Boudin du pays (blood pudding)
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Boudin du pays (blood pudding)
  Pudding    Acadian  
Last updated 6/12/2012 12:52:32 AM. Recipe ID 14259. Report a problem with this recipe.
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      Title: Boudin du pays (blood pudding)
 Categories: French can, Acadian, Meats
      Yield: 1 servings
 
      2 c  Pork blood
           -Salt
      2 lb Pork, fresh
      1    Pig's lung
    1/2    Pig's heart
      2    Pig necks
           -Salt
      5    Onions; chopped
           -Salt & pepper
           Cloves
           Summer Savory
           Coriander seeds; crashed
           -to taste
      2 tb Flour
 
  "Blood pudding is one of the great delicacies of Acadian cuisine. It
  used to be that every Acadian family made its own. Since the annual
  slaughter came during Advent, the boudin was usually saved for the
  Christmas holidays." Also part of Cajun cuisine,
  
  Sauce a boudin When slaughtering a pig, collect the fresh blood,
  immediately add salt and stir to prevent coagulation. Cut the fresh
  pork, the lung, heart and neck into large pieces. Place the meat into
  a large pot and add just water to cover the meat. Add the salt and 3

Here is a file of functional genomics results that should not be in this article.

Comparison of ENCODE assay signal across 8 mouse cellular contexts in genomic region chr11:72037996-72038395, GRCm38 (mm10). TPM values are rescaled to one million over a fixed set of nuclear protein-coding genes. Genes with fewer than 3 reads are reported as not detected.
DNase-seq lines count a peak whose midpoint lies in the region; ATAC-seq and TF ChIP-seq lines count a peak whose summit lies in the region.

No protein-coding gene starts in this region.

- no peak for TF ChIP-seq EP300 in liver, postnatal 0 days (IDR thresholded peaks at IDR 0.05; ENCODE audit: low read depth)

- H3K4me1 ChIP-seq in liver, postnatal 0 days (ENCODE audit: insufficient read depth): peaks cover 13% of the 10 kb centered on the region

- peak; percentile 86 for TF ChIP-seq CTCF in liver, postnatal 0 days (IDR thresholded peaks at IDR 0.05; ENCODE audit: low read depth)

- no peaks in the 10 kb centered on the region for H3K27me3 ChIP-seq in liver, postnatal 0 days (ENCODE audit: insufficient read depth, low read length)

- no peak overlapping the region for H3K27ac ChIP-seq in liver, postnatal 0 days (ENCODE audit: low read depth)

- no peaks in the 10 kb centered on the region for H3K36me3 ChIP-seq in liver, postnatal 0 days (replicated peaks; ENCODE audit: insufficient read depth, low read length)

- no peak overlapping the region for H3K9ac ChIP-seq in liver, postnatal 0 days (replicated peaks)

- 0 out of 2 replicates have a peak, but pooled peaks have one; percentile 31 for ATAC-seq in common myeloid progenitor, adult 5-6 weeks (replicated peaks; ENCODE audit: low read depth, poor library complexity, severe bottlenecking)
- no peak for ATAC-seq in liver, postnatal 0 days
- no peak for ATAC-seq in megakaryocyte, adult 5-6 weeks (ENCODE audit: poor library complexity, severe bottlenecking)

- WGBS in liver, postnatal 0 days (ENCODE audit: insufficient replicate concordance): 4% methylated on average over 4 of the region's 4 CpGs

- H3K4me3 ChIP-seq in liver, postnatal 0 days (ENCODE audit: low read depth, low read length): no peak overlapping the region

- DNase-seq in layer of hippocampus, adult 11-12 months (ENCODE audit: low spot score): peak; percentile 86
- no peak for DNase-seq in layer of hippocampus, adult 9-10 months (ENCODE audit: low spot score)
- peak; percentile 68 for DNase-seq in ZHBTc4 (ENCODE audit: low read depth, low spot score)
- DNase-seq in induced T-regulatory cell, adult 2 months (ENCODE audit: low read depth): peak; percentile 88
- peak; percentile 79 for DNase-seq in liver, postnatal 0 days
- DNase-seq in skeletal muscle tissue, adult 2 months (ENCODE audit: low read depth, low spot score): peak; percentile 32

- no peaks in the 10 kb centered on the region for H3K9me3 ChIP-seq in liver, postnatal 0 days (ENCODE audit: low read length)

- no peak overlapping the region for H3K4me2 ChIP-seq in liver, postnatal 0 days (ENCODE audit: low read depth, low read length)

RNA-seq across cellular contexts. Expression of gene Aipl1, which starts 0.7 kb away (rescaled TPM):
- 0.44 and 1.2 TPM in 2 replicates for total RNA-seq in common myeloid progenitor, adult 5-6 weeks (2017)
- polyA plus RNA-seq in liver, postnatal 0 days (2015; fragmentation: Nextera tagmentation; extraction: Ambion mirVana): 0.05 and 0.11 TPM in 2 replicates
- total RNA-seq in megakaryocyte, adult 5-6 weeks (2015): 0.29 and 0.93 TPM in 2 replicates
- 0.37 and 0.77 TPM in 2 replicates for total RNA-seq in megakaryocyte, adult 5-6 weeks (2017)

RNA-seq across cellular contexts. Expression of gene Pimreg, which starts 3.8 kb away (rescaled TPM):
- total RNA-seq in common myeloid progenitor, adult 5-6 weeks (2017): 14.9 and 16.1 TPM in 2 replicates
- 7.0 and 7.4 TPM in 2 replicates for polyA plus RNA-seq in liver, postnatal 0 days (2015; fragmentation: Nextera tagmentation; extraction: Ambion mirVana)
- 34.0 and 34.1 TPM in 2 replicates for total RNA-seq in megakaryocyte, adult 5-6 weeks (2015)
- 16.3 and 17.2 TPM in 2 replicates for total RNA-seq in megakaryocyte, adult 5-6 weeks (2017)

chopped onions. Simmer on medium heat for 3 hours. Remove the meat
  from the cooking liquid and let it cool. Cut the meat into very small
  pieces or grind it with a meat grinder. Add the meat to the cooking
  liquid with the 2 remaining onions, pepper and spices. Bring the
  liquid to a boil and slowly add the blood by pouring it through a
  sieve. Stir constantly. Add the flour, mixed with a small amounts of
  water. (The flour may be browned in the oven before being add to the
  meat, provided that slightly more flour is used.) Simmer the mixture
  on low heat for approximately 1 hour, stirring frequently. This sauce
  may served later by warming in a skillet.
  
  Boudin des Branches (Blood Pudding Sausages) To make blood pudding
  sausages, prepare blood pudding sauce but do not simmer for the last
  half hour. Rather, clean the small intestines of the pig, cut them
  into 20 inch pieces at tie them at one end. Using a funnel or a piece
  of birch bark as was the Acadian tradition, fill the intestinal
  lining with the sauce until the intestine is three quarters full.
  press out the air and tie the other end, leaving some space for
  expansion. Put the branches (sausages) in boiling water and cook for
  45 to 1 hour.
  




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Recipe ID 14259 (Apr 03, 2005)

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